Review: Akademi in song of the city at The Vault, Southwark Playhouse

Performance: 5 - 6 August 2011
Reviewed by Lise Smith - Monday 8 August 2011

Akademi 'Song of the City' 5-6 August, The Vault, Southwark Playhouse. Photo: Peter Schiazza 2010

In the dark and somewhat dank environs of The Vaults at Southwark Playhouse, two silhouetted male figures are outlined against a pair of backlit tunnels. One is dressed in an elaborate velvet tailcoat, the other in a cowl-fronted lycra clubbing costume; poet and businessman, each dances to his own rhythm in this new production from exuberant South Asian dance choreographer Ash Mukherjee.

Anyone familiar with Mukherjee’s work on the BBC shows Move Like Michael Jackson and So You Think You Can Dance will recognise the flamboyant combination of temple dance and modern ballet used here; Bharatanatyam’s sculptural poses and expressive hand gestures flow seamlessly into graceful développés and skittish leaps. Italian dancer Gian Luca Loddo will himself be known to SYTYCD*fans, having reached the final 20 earlier this year. He’s joined by male ballet dancer *Kim Amundsen and the sublime Kamala Devam, a former member of Shobana Jeyasingh‘s company. The three performers are all versatile technicians and make fluid the fusion of classical South Asian dance, ballet and contemporary doublework.

song of the city celebrates the 150th anniversary of the birth of Rabindranath Tagore, the poet and Nobel laureate celebrated for his sensitive and modern Bengali verse. Tagore’s works often combine ideas of opposition and duality – nature and culture, idealism and realism. Here, working in their three contrasting styles, the trio reflect a layered series of binary oppositions – East versus West, light versus dark, art versus commerce, woman versus man. The contrasts are effective if sometimes a little obvious – Loddo loses his blue frock coat at one point to appear on stage as an angel of light clad all in white dancing on the tips of his toes, while behind him Amundsen slams his black-clothed body to the floor in earthy frustration.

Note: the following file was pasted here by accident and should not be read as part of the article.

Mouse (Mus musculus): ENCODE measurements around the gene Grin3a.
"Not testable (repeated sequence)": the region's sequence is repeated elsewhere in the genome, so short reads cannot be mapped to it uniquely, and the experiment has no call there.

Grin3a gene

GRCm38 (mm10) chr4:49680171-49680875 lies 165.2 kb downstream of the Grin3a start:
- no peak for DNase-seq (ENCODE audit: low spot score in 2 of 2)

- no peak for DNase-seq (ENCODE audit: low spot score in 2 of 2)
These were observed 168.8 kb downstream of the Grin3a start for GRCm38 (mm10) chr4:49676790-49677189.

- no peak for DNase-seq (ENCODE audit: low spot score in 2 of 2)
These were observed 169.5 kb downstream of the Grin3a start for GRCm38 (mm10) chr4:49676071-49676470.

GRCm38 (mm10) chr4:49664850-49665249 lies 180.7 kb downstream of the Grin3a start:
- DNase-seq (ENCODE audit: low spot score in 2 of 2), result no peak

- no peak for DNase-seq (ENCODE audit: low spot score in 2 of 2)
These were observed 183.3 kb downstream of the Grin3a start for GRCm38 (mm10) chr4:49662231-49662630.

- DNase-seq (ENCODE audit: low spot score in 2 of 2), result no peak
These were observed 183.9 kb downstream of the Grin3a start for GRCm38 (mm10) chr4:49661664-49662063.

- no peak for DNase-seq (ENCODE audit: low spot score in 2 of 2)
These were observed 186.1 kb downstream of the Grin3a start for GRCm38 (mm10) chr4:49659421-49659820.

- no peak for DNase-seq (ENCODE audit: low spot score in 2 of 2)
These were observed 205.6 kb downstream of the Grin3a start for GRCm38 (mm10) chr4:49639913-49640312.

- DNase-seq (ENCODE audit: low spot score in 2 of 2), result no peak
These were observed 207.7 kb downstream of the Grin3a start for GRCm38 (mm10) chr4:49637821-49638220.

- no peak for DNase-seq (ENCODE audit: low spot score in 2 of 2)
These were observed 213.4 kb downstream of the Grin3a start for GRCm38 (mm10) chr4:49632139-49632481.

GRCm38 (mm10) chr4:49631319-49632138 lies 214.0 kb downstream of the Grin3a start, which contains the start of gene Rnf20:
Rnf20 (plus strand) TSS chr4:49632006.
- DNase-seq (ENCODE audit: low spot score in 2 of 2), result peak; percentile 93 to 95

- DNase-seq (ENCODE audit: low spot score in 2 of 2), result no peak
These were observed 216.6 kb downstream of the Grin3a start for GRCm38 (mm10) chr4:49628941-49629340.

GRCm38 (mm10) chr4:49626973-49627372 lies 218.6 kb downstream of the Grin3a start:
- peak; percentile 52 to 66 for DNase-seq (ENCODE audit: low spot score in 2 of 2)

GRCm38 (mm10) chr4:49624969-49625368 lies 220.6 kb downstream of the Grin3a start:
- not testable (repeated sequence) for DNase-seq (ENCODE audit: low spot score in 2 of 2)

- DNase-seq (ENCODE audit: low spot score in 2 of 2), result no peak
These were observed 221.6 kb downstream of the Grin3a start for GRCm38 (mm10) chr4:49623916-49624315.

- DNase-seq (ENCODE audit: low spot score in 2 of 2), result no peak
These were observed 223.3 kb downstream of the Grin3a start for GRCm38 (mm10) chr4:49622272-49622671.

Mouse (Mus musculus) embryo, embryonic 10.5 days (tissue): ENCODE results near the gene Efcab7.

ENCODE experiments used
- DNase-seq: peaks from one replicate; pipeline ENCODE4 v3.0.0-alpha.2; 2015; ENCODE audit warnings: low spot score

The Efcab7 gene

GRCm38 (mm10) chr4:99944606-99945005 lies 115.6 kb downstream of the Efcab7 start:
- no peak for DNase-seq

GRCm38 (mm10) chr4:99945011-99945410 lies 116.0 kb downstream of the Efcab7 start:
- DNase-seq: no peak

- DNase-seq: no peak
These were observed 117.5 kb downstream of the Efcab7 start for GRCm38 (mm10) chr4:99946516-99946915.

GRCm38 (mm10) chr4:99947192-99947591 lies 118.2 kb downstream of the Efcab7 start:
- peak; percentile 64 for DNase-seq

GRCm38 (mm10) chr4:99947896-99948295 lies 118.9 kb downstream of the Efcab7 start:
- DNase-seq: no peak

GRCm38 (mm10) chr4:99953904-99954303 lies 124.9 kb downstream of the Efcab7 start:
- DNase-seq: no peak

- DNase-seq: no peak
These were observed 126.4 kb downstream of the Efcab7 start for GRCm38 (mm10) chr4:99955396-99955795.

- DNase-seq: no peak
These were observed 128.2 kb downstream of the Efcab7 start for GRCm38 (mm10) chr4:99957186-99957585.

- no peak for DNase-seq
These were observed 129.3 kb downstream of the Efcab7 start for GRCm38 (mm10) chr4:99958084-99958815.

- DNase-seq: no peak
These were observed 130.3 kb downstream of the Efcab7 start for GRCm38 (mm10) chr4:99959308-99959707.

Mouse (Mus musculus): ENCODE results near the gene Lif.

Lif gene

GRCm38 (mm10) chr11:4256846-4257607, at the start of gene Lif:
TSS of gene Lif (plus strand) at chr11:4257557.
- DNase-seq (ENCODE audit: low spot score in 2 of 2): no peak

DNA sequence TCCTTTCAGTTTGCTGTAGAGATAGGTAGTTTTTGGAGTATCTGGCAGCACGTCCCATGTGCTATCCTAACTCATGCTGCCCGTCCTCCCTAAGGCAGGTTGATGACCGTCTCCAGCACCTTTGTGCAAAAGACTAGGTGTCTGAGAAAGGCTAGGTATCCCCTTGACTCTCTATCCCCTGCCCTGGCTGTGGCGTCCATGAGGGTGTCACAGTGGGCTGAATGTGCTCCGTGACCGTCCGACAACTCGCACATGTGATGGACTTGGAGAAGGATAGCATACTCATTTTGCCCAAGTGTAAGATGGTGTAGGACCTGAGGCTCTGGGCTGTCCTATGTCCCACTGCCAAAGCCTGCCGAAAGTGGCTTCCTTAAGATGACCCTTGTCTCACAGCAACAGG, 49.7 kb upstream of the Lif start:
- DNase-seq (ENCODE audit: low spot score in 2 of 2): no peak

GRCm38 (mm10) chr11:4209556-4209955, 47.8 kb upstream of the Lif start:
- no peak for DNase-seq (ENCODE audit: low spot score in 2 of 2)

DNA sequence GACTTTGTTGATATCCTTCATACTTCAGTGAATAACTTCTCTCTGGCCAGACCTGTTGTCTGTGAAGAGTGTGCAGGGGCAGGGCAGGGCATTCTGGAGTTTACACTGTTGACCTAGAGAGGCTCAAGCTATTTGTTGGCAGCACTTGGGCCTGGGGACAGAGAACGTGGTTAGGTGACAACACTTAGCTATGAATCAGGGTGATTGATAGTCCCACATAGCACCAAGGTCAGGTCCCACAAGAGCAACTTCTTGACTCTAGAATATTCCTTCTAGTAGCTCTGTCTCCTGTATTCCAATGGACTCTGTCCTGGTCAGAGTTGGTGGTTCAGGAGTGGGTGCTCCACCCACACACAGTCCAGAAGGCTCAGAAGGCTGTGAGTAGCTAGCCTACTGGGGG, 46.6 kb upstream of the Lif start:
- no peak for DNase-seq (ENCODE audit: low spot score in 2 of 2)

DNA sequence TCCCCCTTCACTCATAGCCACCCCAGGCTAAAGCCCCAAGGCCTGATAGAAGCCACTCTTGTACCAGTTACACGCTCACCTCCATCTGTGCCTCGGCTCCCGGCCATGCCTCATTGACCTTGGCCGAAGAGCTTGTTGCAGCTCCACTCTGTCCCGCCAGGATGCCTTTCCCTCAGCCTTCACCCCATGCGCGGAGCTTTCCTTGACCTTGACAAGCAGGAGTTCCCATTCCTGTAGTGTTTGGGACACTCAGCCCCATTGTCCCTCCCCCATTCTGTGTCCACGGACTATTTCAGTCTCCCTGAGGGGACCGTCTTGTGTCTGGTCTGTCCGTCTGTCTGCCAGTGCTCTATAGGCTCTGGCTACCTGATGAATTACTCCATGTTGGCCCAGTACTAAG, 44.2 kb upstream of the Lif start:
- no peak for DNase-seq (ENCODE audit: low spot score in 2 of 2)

The city theme is further suggested by William Huntley‘s urban film projections and Arun Gosh‘s modern Karnatic score. Gosh himself pops up beside the audience from time to time, playing urgently on his clarinet as the three dancers connect and disconnect, trying each other out in different combinations. Towards the end, Devam’s female muse physically unites the two males, joining their hands together to suggest that the love they seek may be with one another rather than with her. It’s an interesting inversion of the usual love-triangle narrative, and one I’m not sure I’ve ever seen in a South Asian dance performance before.

Unusually, Mukherjee himself does not perform as a dancer, but appears on stage to sing a lyric of Tagore’s in a pleasant voice for a brief moment in the second half. Mukherjee’s two male avatars are both capable performers, but it is the exquisite Devam who commands our attention whenever she appears on stage. Whether she is stationary, narrating a story of love with delicate abhinayas or travelling across the stage with extended leaps and weighted drops she is never less than totally riveting to watch.

Mukerjee’s choreography is easy enough on the eye and readable, and the fusion of grounded, upright Bharatanatyam with the lightness of ballet and the spinal fluidity of contemporary dance likewise pleasing, but I would have liked to see more new ground broken both narratively and in terms of movement material. Previous works Affluenza and The Meeting Place, using similar combinations of the classical and the contemporary, received somewhat mixed reviews. song of the city is a largely more coherent work; while it could still stand to take more risks artistically, it also represents a clear development for this promising young choreographer. I’ll be watching to see what he does next.

_*song of the city* _*is an Akademi production:* **”“:

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